includes strict requirements for qualification as a DISC and
provisions regulating "transactions and transfers involving the
flow of the DISC's tax-deferred profits to related entities."
Gehl, 795 F.2d at 1326.
The DISC can participate in export transactions in two
different ways. In each type of transaction, the DISC deals
with a "related supplier"*fn3 in the sale of export
property*fn4 to a third party. In the first type of
transaction, the DISC operates as a principal in the resale of
export property that the DISC purchased from the related
supplier. Here the DISC earns income on the resale which the
related supplier would otherwise have earned. In the second
type of transaction, the DISC acts as a commission agent
facilitating the sale of export property directly from the
related supplier to the third party. The DISC's earnings in
this transaction include commissions which the related supplier
can deduct as commission expenses to reduce taxable income.
One provision that regulates the flow of the DISC's profits
to related entities is section 994. This section sets forth
inter-company pricing rules used to determine the DISC's
taxable income. As established in this section, DISC taxable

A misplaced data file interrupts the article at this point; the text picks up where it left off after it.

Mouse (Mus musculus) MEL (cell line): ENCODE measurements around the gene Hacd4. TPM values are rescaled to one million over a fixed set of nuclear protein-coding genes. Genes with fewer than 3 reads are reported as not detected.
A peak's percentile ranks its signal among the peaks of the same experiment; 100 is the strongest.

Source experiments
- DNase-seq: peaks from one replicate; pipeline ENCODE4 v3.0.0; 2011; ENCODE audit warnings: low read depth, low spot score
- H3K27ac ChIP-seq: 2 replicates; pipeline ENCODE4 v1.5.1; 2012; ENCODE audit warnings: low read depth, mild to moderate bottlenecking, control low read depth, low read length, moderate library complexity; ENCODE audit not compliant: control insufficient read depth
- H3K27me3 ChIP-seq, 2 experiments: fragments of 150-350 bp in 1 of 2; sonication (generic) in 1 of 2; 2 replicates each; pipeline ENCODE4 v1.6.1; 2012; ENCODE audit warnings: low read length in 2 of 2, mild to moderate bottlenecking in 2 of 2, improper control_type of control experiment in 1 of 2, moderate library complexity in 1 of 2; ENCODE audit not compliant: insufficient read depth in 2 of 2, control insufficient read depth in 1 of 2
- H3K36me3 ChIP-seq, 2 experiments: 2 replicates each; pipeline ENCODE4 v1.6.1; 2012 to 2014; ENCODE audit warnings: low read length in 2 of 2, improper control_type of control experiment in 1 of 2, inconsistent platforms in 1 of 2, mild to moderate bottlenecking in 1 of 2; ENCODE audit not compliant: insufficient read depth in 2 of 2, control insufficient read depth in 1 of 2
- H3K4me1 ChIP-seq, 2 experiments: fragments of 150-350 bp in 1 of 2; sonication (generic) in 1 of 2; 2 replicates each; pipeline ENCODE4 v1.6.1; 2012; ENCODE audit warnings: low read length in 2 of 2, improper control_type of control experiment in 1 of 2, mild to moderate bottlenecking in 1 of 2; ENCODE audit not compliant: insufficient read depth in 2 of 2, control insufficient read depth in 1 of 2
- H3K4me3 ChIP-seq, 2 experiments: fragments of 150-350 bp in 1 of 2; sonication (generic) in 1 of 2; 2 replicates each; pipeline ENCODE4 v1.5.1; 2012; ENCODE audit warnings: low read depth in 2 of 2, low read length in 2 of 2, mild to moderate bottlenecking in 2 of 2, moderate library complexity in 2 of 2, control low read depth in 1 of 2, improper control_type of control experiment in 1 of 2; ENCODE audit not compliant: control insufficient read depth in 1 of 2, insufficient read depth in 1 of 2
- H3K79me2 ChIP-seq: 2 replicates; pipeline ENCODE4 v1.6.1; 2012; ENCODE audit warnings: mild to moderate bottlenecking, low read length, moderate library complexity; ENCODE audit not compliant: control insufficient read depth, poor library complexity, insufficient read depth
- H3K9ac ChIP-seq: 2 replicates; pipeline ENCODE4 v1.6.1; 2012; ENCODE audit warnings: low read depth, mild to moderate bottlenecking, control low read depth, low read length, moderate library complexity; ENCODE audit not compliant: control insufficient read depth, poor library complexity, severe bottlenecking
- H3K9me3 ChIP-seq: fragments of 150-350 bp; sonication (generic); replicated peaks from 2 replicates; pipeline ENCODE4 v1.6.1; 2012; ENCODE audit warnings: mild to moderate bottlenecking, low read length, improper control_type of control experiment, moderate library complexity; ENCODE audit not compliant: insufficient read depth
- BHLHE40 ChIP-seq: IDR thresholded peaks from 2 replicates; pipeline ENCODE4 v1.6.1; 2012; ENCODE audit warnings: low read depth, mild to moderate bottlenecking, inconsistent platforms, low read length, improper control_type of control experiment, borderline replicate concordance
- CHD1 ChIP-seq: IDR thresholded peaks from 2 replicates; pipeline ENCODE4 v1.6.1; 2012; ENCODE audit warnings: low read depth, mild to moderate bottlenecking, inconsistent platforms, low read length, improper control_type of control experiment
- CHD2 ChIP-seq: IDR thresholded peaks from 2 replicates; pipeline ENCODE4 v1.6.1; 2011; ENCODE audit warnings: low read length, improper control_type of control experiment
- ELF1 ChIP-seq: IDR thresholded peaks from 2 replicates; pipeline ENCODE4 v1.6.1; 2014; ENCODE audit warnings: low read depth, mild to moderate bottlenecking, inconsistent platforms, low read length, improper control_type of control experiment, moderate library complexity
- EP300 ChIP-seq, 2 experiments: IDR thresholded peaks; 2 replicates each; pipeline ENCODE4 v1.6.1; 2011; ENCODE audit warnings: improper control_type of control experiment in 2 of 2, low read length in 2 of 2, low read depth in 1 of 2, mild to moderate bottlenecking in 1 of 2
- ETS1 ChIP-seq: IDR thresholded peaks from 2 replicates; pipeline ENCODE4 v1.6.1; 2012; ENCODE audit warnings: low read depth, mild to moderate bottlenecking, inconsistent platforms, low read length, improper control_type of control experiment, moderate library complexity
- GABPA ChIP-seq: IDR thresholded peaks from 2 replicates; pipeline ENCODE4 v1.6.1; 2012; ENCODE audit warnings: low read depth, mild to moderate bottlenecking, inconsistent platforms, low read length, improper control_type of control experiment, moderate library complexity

income is "based on a . . . `deemed' transfer price for export
goods provided to the DISC by its parent or related supplier."
Dresser, 911 F.2d at 1131. The statute includes three
alternative formulas for determining the "deemed transfer
price." Id. Section 994(a) states:
In the case of a sale of export property to a DISC
by a [related supplier], the taxable income of
such DISC and such person shall be based upon a
transfer price which would allow such DISC to
derive taxable income attributable to such sale
(regardless of the sales price actually charged)
in an amount which does not exceed the greatest of
(1) 4 percent of the qualified export receipts
on the sale of such property by the DISC plus 10
percent of the export promotion expenses of such
DISC attributable to such receipts,
(3) taxable income based upon the sale price
actually charged (but subject to the rules
provided in section 482).
26 U.S.C. § 994(a). The three alternative inter-company pricing
methods for computing the taxable income from the export sales
are known as the 4 percent gross receipts method, the combined
taxable income method, and the section 482 method.*fn5
Although section 994(a) specifically applies only to
transactions in which the DISC acts as a principal, section
994(b) directs the Secretary to prescribe rules to apply when
the DISC acts as a commission agent.*fn6 The rules are found
in inter-company pricing rules for DISCs, 26 C.F.R. §
1.994-1(d) (1991). These rules apply the 4 percent gross
receipts method (called simply the "gross receipts method" in
the regulations) and the combined taxable income method in
sections 994(a)(1) and (2) to commissions.
The Secretary also has issued regulations concerning the
application of the three pricing methods. Treasury Reg.
1.994-1(e)(1)(i) limits the situations in which the 4 percent
gross receipts method and the combined ...